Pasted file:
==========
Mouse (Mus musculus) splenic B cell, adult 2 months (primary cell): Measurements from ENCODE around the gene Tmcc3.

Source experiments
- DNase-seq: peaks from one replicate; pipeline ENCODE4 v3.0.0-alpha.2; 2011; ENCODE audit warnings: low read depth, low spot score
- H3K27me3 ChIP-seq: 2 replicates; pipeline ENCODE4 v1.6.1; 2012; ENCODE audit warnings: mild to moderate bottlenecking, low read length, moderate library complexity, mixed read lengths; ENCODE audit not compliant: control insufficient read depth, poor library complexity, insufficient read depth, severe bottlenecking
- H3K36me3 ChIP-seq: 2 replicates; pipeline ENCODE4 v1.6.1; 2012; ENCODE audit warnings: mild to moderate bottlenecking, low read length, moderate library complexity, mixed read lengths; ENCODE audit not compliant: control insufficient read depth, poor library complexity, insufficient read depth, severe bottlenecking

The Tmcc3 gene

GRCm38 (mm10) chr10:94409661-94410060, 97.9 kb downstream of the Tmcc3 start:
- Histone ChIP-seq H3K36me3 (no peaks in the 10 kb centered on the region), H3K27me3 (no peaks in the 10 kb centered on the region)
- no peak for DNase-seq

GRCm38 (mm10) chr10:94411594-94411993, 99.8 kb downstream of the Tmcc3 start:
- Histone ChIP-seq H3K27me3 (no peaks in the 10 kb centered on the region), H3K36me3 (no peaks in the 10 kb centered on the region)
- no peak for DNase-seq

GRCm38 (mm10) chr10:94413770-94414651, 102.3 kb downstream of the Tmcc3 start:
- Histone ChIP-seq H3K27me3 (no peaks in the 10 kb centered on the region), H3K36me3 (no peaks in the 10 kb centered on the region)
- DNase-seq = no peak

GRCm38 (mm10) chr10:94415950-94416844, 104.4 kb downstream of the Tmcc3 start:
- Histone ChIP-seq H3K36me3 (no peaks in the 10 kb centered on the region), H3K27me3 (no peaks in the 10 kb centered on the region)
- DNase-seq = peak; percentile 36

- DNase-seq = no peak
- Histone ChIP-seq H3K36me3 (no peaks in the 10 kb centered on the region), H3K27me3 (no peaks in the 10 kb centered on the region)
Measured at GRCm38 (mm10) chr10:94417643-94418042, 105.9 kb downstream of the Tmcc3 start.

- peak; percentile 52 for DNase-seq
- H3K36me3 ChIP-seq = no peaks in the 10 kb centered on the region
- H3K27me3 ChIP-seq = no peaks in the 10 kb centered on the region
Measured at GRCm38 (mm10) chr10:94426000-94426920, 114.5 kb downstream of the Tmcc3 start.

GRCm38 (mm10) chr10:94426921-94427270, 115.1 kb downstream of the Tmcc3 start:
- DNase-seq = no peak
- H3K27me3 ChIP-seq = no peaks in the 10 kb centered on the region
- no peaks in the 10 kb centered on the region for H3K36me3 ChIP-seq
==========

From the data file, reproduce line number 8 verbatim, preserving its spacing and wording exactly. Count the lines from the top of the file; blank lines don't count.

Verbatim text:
- Histone ChIP-seq H3K36me3 (no peaks in the 10 kb centered on the region), H3K27me3 (no peaks in the 10 kb centered on the region)